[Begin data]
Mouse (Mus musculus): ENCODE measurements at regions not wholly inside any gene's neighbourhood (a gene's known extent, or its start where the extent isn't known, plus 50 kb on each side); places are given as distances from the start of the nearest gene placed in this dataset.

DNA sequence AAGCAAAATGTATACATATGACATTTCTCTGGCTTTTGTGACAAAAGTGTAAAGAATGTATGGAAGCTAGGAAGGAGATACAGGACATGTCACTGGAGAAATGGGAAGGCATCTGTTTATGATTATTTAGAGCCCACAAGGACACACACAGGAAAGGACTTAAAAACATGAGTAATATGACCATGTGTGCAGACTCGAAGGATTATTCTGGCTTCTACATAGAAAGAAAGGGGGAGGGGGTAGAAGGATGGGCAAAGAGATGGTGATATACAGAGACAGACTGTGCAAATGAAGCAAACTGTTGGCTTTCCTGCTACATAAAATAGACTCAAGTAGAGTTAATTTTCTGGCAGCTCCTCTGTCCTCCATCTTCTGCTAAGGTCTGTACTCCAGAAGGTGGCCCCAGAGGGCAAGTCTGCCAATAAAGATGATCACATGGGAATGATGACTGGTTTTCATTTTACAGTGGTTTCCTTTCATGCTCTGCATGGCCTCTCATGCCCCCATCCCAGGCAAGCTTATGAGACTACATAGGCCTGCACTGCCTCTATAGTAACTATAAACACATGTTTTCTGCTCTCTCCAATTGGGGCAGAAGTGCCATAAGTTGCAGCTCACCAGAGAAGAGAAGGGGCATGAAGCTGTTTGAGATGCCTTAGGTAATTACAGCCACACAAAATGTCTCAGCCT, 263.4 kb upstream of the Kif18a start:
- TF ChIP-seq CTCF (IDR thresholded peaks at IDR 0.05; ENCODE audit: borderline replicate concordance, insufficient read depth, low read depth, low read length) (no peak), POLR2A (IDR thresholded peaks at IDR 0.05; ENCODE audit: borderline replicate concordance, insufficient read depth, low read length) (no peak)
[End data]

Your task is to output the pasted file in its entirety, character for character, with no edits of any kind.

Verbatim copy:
Mouse (Mus musculus): ENCODE measurements at regions not wholly inside any gene's neighbourhood (a gene's known extent, or its start where the extent isn't known, plus 50 kb on each side); places are given as distances from the start of the nearest gene placed in this dataset.

DNA sequence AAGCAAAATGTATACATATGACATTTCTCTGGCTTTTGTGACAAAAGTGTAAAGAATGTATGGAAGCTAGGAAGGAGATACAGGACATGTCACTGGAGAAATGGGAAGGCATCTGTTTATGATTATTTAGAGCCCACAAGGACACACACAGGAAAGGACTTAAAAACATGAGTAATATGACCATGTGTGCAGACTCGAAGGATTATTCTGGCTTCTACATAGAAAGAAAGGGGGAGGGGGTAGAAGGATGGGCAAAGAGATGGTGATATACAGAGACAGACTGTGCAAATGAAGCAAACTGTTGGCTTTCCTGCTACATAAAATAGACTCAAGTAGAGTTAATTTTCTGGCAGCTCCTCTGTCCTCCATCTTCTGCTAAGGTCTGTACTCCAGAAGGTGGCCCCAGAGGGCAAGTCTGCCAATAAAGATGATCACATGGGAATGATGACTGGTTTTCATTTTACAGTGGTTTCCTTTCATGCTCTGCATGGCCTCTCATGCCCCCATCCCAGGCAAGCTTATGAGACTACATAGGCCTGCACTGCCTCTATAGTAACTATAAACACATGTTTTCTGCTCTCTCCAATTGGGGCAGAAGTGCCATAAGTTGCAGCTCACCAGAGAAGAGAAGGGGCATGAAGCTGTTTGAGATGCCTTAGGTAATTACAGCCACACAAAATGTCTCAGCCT, 263.4 kb upstream of the Kif18a start:
- TF ChIP-seq CTCF (IDR thresholded peaks at IDR 0.05; ENCODE audit: borderline replicate concordance, insufficient read depth, low read depth, low read length) (no peak), POLR2A (IDR thresholded peaks at IDR 0.05; ENCODE audit: borderline replicate concordance, insufficient read depth, low read length) (no peak)